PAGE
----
Accredited Hospices of America in Sugar Land wants to help you plan for hospice care. All patients should be able to express their desires and understand their own care options. By using advance directives, you can ensure that your wishes are honored.
Power of Attorney (POA)
A power of attorney document gives authority over a patient’s money and property to someone 18 years of age or older. This notarized document becomes ineffective at the time of death.
Accredited Hospices of America encourages you to speak with everyone involved in your care about how you wish to be cared for should you fall seriously ill. This directive helps family members as well, who will no longer suffer making choices about your without having sufficient information. This document gives family members and caregivers answers to these questions:
- What kind of medical care you want or not want?
- Who do you want to make health care decisions for you once you can’t?
- How do you want people to treat you?
- How comfortable do you want to be?
- What you want your loved ones to know?
The following list includes legal documents you should be aware of before and after deciding to use hospice care. You should seek a legal counsel to help you with some of these documents.
Medical Durable Power of Attorney (MDPOA)
This signed document gives authority to someone18 years of age or older. It enables them to make medical treatment and health care decisions if you become incapacitated. This document does not need to be witnessed or notarized and it does not need to be completed by an attorney.
Texas Cardiopulmonary Resuscitation (CPR) Directive
This document states that no one can perform CPR on you, even if you need it. You and your doctor both need to sign this document.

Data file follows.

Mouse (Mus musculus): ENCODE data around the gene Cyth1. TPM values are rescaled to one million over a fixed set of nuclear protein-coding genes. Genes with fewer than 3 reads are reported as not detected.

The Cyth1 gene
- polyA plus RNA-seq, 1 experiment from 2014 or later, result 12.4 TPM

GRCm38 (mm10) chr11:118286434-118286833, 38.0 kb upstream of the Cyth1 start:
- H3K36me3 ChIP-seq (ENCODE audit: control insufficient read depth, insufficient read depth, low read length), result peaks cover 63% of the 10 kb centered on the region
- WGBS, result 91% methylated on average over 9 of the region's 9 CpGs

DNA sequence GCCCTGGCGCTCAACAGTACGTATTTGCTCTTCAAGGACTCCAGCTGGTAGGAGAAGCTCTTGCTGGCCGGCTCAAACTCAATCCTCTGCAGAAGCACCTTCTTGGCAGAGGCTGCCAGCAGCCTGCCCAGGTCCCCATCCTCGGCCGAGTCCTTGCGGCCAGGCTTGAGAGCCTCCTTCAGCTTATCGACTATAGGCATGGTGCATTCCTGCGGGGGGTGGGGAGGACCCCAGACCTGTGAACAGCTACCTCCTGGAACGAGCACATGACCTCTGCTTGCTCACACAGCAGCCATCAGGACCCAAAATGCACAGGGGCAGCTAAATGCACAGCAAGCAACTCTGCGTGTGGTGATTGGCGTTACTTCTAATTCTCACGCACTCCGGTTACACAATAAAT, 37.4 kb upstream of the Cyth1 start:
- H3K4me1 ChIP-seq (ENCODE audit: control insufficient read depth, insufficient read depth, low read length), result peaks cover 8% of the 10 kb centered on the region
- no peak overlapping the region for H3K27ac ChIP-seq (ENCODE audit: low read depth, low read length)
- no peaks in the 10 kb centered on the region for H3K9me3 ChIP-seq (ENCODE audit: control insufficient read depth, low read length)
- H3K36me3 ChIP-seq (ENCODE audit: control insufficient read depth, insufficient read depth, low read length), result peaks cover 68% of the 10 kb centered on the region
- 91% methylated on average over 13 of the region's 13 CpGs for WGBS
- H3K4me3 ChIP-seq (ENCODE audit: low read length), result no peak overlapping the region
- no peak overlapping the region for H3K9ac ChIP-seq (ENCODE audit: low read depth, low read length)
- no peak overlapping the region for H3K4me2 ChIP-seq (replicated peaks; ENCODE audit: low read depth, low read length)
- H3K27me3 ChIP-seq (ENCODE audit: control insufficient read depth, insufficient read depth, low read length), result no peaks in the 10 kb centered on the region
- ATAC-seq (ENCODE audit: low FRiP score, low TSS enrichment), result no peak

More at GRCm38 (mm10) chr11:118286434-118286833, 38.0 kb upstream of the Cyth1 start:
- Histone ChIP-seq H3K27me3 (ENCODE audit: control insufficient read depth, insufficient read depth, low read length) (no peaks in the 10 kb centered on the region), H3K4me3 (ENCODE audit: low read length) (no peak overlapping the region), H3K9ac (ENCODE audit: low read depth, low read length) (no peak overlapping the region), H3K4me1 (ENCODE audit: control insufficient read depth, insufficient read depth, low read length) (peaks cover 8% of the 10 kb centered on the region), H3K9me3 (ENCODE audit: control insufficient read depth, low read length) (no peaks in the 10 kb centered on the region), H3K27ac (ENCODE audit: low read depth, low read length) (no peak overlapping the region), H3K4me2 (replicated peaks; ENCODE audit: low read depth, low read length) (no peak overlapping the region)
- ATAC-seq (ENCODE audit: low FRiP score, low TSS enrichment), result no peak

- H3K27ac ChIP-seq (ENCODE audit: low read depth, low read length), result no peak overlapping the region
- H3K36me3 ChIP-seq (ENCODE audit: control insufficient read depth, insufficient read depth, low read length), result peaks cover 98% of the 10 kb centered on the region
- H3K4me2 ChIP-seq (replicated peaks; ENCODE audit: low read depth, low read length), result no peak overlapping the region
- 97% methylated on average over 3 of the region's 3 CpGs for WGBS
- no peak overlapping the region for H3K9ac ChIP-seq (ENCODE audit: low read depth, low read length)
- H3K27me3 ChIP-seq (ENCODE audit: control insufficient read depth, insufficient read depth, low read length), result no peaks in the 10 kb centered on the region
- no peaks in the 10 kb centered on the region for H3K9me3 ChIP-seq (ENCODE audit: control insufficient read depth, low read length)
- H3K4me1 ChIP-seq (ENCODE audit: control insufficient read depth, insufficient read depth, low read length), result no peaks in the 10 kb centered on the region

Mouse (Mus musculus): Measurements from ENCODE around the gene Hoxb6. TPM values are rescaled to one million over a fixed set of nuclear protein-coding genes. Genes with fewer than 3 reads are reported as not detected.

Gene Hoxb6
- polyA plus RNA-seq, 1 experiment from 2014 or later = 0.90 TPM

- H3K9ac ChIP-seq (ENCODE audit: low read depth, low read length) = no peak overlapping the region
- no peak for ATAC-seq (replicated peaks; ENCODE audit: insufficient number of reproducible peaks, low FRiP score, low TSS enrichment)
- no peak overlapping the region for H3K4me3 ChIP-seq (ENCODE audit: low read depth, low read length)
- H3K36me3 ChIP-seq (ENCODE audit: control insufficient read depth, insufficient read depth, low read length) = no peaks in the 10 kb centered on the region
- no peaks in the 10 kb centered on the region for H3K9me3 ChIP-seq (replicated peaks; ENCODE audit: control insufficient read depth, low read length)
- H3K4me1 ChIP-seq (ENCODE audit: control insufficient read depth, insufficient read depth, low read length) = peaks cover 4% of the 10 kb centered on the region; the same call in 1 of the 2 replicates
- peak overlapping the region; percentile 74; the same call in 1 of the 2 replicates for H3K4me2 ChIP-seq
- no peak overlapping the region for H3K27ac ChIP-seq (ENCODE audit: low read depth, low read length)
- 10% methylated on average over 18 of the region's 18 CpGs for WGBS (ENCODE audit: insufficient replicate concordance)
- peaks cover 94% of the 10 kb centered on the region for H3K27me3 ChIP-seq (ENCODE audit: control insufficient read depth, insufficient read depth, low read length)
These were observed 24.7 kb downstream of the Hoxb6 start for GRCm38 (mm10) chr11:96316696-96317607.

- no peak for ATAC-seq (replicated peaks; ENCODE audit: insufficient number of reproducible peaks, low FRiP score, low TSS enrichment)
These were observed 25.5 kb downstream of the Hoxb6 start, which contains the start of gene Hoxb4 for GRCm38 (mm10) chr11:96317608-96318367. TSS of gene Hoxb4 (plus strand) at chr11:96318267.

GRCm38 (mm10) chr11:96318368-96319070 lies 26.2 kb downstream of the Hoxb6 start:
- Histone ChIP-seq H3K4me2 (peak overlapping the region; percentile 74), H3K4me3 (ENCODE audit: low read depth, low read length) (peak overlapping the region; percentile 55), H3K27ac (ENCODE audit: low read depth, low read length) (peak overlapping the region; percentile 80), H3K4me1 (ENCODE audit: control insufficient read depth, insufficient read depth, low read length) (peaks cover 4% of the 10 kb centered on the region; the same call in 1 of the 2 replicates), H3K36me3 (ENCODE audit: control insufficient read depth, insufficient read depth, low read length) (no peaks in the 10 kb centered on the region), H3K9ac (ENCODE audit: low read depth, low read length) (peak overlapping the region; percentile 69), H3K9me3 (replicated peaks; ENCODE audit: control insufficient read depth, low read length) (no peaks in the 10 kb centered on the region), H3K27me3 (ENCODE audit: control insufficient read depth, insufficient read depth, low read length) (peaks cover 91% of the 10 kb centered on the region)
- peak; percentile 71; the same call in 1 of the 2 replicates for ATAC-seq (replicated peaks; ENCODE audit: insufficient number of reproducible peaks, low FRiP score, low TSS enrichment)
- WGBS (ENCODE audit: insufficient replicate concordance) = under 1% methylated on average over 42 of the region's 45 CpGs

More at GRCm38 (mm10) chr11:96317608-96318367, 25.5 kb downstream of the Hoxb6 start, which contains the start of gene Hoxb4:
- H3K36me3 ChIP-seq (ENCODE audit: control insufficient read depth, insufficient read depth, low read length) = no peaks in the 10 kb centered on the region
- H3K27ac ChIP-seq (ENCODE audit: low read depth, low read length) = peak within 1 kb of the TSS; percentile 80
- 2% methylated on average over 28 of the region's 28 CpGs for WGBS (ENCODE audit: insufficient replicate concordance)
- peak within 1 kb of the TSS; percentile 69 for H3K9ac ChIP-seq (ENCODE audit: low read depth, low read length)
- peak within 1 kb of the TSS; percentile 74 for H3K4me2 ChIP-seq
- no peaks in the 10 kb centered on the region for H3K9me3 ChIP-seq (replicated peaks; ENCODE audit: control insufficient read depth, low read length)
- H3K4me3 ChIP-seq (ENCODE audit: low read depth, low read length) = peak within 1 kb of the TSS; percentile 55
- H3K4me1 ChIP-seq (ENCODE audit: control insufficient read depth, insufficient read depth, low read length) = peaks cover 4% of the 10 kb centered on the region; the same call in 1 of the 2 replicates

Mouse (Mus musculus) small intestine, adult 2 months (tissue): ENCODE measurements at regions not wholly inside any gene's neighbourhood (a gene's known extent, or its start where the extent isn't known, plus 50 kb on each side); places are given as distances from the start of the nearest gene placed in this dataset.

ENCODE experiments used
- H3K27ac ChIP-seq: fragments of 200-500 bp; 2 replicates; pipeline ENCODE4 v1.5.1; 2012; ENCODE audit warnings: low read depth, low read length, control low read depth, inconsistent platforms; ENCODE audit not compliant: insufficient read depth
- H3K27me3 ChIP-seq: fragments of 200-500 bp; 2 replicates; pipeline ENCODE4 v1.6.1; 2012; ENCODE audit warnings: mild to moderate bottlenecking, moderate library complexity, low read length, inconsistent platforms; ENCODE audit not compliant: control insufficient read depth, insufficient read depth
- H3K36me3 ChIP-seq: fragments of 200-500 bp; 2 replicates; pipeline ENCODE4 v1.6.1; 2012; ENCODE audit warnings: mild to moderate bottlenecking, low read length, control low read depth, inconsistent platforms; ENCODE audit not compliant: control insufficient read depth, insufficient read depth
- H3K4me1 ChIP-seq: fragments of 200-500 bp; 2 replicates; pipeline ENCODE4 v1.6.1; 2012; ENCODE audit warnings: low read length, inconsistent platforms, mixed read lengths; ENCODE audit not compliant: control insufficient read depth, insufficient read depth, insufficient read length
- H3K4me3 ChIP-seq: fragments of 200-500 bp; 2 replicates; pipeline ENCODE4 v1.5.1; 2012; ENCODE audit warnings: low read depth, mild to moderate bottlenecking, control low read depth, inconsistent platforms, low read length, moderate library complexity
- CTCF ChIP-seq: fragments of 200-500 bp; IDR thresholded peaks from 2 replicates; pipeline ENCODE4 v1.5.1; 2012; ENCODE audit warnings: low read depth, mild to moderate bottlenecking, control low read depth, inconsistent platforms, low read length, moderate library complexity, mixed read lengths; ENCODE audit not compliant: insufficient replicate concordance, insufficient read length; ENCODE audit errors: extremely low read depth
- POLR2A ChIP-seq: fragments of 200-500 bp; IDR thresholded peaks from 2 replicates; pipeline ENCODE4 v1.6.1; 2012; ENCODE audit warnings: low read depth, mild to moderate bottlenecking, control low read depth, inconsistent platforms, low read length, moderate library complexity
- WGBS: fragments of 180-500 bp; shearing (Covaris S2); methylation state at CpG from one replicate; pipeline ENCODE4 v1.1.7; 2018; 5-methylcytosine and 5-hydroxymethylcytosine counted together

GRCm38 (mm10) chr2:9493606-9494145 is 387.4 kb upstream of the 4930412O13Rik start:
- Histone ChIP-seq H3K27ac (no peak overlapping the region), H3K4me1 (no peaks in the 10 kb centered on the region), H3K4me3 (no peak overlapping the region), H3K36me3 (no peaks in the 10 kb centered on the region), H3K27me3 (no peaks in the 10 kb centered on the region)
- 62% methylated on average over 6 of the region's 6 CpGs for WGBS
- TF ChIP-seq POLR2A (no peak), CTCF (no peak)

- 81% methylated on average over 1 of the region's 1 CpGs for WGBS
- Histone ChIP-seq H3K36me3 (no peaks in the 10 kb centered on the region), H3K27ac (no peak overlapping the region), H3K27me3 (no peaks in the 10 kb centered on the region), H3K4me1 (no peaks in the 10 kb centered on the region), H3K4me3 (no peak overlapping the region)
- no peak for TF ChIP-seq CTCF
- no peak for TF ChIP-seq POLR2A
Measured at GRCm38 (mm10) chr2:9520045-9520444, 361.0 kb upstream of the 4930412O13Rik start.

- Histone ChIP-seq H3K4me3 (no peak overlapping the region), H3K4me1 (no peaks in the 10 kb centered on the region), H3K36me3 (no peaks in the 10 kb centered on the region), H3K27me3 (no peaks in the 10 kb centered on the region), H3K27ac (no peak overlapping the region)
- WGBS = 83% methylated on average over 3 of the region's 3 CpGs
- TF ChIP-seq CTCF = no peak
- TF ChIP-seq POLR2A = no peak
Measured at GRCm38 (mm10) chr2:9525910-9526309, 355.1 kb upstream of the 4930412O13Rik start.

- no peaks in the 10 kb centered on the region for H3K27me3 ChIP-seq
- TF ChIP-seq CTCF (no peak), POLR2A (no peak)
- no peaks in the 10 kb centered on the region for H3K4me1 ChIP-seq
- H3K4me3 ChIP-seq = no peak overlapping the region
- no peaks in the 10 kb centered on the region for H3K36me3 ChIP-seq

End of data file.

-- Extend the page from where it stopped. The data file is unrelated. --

Proxy Decision Maker
This gives an appointed individual the ability to make health care decisions when a MDPOA has not been identified. Family members and interested persons should mutually agree upon who to appoint.
Durable Power of Attorney
This is a notarized document that gives the designated POA permission to continue authority in making decisions regarding your money or property if you become incapacitated, disabled, or incompetent. This document ceases to be effective at the time of your death. Please note that you also need to complete a form with the Social Security Administration (SSA). The following type of statement must be included in the POA document: “The power of attorney continues to be in effect even if I become disabled, incapacitated, or incompetent.“
A Living Will, signed by the patient, gives the doctor instructions regarding the use of artificial life support if the patient becomes terminally ill and is unable to make medical decisions for themselves.
In Texas, Living Wills may also stop the use of feeding tubes and other forms of artificial nourishment ONLY IF the Living Will clearly gives this instruction and the patient is terminally ill. If the patient can swallow food or fluids, the Living Will will allow the patient to continue being fed. The Living Will must be signed by two witnesses and doesn’t need notarization.
Neither witness can be associated with Accredited Hospices of America in any way, or be a physician, an employee of his/her primary physician, or persons who may inherit any of the patient’s money or property. To obtain a Living Will form and other information regarding Living Wills, see a doctor, lawyer, health care facility, other health organization or an office supply store.